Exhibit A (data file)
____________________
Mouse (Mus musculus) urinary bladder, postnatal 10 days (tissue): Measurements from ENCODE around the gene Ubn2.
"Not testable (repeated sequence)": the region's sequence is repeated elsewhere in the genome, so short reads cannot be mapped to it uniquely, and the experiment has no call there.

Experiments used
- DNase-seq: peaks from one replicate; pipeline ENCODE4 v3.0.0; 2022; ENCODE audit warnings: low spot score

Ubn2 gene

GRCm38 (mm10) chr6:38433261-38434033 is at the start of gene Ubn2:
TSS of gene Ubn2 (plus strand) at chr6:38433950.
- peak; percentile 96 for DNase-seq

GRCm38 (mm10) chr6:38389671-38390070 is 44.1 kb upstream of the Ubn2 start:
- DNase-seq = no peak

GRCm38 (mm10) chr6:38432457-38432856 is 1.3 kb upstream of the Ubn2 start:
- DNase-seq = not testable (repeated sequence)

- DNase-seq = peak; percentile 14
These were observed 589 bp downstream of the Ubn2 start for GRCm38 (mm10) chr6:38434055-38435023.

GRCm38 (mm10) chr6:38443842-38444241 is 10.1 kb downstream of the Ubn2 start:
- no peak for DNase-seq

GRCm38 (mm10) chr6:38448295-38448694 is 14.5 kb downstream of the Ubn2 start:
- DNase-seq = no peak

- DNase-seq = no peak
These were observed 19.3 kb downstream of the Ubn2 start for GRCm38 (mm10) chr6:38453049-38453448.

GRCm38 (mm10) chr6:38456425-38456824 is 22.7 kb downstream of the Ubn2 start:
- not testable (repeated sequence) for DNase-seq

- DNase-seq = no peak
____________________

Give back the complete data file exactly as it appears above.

Mouse (Mus musculus) urinary bladder, postnatal 10 days (tissue): Measurements from ENCODE around the gene Ubn2.
"Not testable (repeated sequence)": the region's sequence is repeated elsewhere in the genome, so short reads cannot be mapped to it uniquely, and the experiment has no call there.

Experiments used
- DNase-seq: peaks from one replicate; pipeline ENCODE4 v3.0.0; 2022; ENCODE audit warnings: low spot score

Ubn2 gene

GRCm38 (mm10) chr6:38433261-38434033 is at the start of gene Ubn2:
TSS of gene Ubn2 (plus strand) at chr6:38433950.
- peak; percentile 96 for DNase-seq

GRCm38 (mm10) chr6:38389671-38390070 is 44.1 kb upstream of the Ubn2 start:
- DNase-seq = no peak

GRCm38 (mm10) chr6:38432457-38432856 is 1.3 kb upstream of the Ubn2 start:
- DNase-seq = not testable (repeated sequence)

- DNase-seq = peak; percentile 14
These were observed 589 bp downstream of the Ubn2 start for GRCm38 (mm10) chr6:38434055-38435023.

GRCm38 (mm10) chr6:38443842-38444241 is 10.1 kb downstream of the Ubn2 start:
- no peak for DNase-seq

GRCm38 (mm10) chr6:38448295-38448694 is 14.5 kb downstream of the Ubn2 start:
- DNase-seq = no peak

- DNase-seq = no peak
These were observed 19.3 kb downstream of the Ubn2 start for GRCm38 (mm10) chr6:38453049-38453448.

GRCm38 (mm10) chr6:38456425-38456824 is 22.7 kb downstream of the Ubn2 start:
- not testable (repeated sequence) for DNase-seq

- DNase-seq = no peak